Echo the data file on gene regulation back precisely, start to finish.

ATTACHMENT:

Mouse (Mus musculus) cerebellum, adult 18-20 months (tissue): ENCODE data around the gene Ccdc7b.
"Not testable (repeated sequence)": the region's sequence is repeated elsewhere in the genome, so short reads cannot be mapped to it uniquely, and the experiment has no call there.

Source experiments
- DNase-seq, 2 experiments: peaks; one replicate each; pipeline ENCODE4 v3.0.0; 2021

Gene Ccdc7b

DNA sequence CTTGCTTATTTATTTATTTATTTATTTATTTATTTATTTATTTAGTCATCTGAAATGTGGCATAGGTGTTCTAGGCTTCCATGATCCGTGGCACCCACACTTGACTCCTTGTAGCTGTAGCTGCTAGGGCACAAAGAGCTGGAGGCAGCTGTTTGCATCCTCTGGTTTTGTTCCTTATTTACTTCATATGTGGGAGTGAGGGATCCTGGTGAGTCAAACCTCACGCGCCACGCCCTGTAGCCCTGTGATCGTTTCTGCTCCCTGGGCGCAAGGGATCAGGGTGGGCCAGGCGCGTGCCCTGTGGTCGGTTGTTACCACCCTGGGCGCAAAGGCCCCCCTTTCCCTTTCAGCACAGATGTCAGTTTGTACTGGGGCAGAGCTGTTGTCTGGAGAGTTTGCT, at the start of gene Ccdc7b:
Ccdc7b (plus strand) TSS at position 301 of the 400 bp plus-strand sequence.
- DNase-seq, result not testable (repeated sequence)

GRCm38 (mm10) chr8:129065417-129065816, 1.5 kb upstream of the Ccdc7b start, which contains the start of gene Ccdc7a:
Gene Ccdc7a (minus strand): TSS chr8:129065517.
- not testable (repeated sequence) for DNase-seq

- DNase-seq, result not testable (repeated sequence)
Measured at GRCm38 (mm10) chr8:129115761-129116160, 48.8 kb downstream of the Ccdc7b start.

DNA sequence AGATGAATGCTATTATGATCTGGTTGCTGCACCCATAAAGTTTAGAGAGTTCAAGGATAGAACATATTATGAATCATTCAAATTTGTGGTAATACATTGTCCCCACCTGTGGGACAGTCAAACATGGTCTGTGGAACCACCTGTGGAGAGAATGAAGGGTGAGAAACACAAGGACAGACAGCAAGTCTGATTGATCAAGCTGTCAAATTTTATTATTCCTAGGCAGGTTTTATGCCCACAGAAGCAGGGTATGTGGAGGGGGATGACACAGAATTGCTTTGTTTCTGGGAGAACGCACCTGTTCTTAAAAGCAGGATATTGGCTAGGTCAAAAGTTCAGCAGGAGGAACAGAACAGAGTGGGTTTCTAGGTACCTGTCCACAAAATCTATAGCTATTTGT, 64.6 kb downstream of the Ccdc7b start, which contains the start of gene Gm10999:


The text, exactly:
Mouse (Mus musculus) cerebellum, adult 18-20 months (tissue): ENCODE data around the gene Ccdc7b.
"Not testable (repeated sequence)": the region's sequence is repeated elsewhere in the genome, so short reads cannot be mapped to it uniquely, and the experiment has no call there.

Source experiments
- DNase-seq, 2 experiments: peaks; one replicate each; pipeline ENCODE4 v3.0.0; 2021

Gene Ccdc7b

DNA sequence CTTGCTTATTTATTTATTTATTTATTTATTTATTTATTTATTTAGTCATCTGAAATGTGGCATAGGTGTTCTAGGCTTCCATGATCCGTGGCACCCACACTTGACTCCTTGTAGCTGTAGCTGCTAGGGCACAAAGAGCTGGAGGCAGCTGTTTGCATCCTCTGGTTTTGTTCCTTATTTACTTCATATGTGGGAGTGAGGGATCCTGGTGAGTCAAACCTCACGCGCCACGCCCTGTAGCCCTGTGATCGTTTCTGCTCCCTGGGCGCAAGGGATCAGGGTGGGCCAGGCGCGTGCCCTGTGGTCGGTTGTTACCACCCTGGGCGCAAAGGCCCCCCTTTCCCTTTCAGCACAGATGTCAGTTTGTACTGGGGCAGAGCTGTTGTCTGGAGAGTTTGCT, at the start of gene Ccdc7b:
Ccdc7b (plus strand) TSS at position 301 of the 400 bp plus-strand sequence.
- DNase-seq, result not testable (repeated sequence)

GRCm38 (mm10) chr8:129065417-129065816, 1.5 kb upstream of the Ccdc7b start, which contains the start of gene Ccdc7a:
Gene Ccdc7a (minus strand): TSS chr8:129065517.
- not testable (repeated sequence) for DNase-seq

- DNase-seq, result not testable (repeated sequence)
Measured at GRCm38 (mm10) chr8:129115761-129116160, 48.8 kb downstream of the Ccdc7b start.

DNA sequence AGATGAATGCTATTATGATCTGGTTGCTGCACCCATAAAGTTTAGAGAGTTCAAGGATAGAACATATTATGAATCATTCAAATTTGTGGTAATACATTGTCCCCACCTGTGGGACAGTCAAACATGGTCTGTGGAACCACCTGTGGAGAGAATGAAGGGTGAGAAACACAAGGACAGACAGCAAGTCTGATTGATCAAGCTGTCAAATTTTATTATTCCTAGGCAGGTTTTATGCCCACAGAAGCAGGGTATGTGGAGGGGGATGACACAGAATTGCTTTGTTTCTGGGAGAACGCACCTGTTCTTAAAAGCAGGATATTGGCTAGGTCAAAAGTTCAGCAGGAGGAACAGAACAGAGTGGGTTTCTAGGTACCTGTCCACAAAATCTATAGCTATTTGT, 64.6 kb downstream of the Ccdc7b start, which contains the start of gene Gm10999: